By Doug Sisson, Probate and Bankruptcy Paralegal
Liens survive virtually everyone and everything until released by a creditor. Countless folks in Kansas and Missouri have consulted with W M Law after inheriting real estate and other large assets.
One of the biggest and least expected issues can be a lien against real property the heirs may not even be aware of until it is too late.
If a loved one received any sort of medical benefits from a government or private entity, chances are they are not only owed money, but have attached a lien to property either before or after death.
The most common debts liens include: Medicare/Medicaid benefits, assisted living or nursing home care, unpaid taxes, unpaid insurance benefits, and even old judgment liens stemming from a lawsuit less than 10 years ago. There are many options to satisfy or waive these liens, however they are not going anywhere unless you are aware of them and address them appropriately.
– If you are named as transfer on death or assigned a property from an estate, you are then liable for any debts associated with liens on the property. This is quite literally inheriting a debt.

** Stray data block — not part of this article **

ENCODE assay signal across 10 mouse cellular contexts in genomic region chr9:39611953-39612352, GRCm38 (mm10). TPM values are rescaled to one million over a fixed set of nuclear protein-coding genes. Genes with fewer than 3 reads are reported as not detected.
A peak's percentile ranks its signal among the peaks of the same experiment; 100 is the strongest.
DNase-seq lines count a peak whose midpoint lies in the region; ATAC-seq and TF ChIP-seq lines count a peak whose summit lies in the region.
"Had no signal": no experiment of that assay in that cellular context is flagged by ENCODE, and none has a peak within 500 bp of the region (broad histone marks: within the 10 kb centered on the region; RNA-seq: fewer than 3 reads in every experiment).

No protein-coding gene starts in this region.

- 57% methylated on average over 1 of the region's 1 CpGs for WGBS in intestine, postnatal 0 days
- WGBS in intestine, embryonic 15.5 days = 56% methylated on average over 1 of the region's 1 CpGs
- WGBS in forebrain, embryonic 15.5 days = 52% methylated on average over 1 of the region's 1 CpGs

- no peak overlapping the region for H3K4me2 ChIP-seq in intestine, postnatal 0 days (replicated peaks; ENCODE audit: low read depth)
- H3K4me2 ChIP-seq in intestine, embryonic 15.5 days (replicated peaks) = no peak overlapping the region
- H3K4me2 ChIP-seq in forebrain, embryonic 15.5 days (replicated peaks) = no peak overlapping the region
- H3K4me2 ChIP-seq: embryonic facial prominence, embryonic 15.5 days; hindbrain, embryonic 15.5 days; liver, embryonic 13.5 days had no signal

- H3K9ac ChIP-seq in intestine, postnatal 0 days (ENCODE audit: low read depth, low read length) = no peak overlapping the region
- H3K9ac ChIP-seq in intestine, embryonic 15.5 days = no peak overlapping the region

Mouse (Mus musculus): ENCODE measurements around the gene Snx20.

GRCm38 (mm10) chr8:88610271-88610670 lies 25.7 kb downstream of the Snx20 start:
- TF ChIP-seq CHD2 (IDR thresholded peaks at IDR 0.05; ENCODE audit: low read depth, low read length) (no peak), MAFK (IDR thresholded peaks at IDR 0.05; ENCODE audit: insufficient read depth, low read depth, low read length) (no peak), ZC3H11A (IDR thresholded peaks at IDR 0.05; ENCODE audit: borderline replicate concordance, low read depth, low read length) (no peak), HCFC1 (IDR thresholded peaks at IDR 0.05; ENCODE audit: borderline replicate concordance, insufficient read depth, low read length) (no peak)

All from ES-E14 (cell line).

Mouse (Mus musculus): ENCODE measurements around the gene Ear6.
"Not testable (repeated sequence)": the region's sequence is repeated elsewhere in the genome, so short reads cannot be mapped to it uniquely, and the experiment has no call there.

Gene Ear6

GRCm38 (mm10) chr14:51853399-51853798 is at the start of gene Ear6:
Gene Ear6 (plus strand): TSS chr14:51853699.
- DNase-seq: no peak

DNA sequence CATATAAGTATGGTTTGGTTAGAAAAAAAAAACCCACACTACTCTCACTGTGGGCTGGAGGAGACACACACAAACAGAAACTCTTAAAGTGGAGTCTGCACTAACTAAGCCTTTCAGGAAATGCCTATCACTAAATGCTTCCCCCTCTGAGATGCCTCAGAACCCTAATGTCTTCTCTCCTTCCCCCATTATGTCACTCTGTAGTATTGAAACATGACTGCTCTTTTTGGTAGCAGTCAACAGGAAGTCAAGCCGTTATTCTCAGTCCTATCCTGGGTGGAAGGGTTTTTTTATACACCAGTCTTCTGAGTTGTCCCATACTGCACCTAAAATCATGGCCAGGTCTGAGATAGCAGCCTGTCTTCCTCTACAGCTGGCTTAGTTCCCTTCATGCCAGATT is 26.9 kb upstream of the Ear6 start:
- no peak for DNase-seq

– In Missouri and Kansas, a lien typically lasts 10 years, however it can be revived and renewed indefinitely should the creditor to choose to do so every decade.
– Liens can grossly exceed the property’s value, and stay that way until paid, negotiated, or expired (10 years). We routinely see Medicaid and Medicare liens for hundreds of thousands of dollars tied to a property worth a fraction of the lien amount.
– For the most part creditors do not “execute” upon a lien by holding a foreclosure sale; rather they typically just let the liens sit until paid, expired, or waived.
This is also a cautionary consideration when buying real property from an estate. Be sure your title company goes the extra mile when searching for unsatisfied liens. In theory (and in some cases we’ve seen) multiple liens can exist, for instance: a real estate tax lien, followed by a Medicaid lien, followed by a judgment lien, followed by an estate tax lien, and (last in line to be paid) the mortgage lien.
When in doubt, give WM Law a call for a free consultation.